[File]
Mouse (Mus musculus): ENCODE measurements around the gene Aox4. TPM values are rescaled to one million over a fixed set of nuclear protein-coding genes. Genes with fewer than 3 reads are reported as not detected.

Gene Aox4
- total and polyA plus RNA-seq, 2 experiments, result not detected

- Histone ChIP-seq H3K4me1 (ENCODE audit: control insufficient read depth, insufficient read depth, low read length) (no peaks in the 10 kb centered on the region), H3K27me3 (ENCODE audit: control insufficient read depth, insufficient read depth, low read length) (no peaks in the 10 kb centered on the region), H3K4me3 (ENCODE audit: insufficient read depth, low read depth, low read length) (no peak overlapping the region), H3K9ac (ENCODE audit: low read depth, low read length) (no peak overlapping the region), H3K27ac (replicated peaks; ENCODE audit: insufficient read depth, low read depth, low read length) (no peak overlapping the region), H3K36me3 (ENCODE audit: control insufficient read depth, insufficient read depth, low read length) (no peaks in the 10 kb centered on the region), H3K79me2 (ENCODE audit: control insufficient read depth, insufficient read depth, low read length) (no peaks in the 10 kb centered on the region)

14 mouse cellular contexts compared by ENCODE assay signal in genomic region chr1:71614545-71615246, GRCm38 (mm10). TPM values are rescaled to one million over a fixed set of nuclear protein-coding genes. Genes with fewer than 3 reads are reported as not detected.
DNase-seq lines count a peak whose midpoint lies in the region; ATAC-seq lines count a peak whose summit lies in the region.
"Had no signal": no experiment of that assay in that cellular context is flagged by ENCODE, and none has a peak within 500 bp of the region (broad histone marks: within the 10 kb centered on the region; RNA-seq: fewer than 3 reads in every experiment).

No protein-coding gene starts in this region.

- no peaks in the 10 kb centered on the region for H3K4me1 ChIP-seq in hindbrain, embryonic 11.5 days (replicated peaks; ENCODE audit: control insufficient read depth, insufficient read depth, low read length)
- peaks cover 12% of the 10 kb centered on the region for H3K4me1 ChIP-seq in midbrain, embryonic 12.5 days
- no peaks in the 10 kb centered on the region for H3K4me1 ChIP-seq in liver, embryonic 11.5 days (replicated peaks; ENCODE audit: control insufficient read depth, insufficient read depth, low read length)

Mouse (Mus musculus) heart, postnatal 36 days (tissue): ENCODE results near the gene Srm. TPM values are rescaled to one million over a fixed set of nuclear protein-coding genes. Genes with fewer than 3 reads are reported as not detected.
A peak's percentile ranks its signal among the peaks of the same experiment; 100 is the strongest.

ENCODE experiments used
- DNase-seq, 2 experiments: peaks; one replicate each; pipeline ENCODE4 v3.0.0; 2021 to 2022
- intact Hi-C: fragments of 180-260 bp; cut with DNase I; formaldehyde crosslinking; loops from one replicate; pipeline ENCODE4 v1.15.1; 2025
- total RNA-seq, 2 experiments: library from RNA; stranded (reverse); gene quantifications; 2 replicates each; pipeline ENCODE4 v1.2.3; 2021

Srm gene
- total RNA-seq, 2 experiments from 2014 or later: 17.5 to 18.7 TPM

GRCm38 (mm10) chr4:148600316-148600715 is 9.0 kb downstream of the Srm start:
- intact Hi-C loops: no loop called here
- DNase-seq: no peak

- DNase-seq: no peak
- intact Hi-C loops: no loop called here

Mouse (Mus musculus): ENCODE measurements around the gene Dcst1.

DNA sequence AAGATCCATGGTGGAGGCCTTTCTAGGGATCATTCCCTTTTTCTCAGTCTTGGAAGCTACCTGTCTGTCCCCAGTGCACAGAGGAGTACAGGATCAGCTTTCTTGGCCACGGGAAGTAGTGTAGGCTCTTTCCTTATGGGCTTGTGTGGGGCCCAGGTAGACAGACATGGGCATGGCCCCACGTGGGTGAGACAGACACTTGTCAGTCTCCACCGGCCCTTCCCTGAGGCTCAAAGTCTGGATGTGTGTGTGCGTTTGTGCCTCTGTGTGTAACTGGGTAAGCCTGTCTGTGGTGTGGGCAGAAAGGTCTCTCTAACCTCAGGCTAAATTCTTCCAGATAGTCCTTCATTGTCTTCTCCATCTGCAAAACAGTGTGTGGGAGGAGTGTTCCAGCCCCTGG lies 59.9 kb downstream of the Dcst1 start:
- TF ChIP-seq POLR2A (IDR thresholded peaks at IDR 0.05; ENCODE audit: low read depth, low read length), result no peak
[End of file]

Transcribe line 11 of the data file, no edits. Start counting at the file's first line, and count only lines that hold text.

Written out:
- no peaks in the 10 kb centered on the region for H3K4me1 ChIP-seq in liver, embryonic 11.5 days (replicated peaks; ENCODE audit: control insufficient read depth, insufficient read depth, low read length)